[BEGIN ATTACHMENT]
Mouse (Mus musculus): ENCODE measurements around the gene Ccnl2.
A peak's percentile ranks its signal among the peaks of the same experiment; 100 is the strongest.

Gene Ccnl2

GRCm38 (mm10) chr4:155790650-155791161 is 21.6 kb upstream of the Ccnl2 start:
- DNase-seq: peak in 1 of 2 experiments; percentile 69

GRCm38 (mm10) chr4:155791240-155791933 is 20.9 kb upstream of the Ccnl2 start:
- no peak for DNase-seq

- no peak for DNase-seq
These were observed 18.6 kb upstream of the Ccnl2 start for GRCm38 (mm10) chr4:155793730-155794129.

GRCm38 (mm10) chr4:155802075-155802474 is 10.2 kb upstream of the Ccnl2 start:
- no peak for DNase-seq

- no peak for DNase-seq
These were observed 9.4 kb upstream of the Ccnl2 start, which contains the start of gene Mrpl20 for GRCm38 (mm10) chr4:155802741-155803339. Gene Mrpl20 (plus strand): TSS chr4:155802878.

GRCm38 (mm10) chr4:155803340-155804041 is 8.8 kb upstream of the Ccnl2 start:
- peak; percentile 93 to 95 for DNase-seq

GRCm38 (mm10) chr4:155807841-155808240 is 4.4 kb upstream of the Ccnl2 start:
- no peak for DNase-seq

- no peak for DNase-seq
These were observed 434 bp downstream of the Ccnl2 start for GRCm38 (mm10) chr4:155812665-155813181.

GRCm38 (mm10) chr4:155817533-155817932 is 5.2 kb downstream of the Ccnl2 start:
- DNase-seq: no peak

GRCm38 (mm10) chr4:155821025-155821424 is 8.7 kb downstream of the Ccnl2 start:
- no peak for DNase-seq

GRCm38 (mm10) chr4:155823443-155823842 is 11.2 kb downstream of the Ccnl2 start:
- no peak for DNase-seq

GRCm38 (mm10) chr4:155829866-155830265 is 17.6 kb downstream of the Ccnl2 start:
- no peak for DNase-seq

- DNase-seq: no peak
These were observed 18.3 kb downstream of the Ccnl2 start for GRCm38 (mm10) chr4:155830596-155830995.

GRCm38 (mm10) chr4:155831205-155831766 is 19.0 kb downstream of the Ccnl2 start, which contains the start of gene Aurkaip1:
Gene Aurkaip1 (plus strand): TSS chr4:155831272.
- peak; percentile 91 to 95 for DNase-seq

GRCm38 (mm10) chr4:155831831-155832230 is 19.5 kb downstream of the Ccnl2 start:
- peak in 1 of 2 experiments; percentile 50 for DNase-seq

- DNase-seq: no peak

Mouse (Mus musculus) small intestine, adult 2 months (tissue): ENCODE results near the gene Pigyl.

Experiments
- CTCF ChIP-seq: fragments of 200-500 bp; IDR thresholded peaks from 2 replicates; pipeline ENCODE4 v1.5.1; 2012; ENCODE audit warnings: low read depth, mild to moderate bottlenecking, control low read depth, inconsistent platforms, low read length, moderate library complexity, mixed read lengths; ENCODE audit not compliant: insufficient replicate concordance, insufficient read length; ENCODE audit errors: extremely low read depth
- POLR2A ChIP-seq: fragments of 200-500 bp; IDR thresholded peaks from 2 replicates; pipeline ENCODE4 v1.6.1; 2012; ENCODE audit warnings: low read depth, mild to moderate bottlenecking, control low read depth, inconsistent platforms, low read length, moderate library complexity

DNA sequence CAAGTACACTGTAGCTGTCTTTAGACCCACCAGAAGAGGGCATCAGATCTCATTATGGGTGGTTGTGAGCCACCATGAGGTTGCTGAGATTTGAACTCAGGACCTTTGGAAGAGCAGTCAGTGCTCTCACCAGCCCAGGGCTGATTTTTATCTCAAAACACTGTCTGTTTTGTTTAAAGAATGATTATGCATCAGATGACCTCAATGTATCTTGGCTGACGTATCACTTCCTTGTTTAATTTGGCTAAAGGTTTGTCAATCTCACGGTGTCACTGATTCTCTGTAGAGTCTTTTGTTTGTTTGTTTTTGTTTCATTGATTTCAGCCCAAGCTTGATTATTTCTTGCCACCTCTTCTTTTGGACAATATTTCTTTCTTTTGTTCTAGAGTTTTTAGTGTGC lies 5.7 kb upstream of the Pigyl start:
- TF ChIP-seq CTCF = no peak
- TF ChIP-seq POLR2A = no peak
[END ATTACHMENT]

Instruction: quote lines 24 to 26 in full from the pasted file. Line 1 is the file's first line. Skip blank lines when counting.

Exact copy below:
GRCm38 (mm10) chr4:155823443-155823842 is 11.2 kb downstream of the Ccnl2 start:
- no peak for DNase-seq

GRCm38 (mm10) chr4:155829866-155830265 is 17.6 kb downstream of the Ccnl2 start: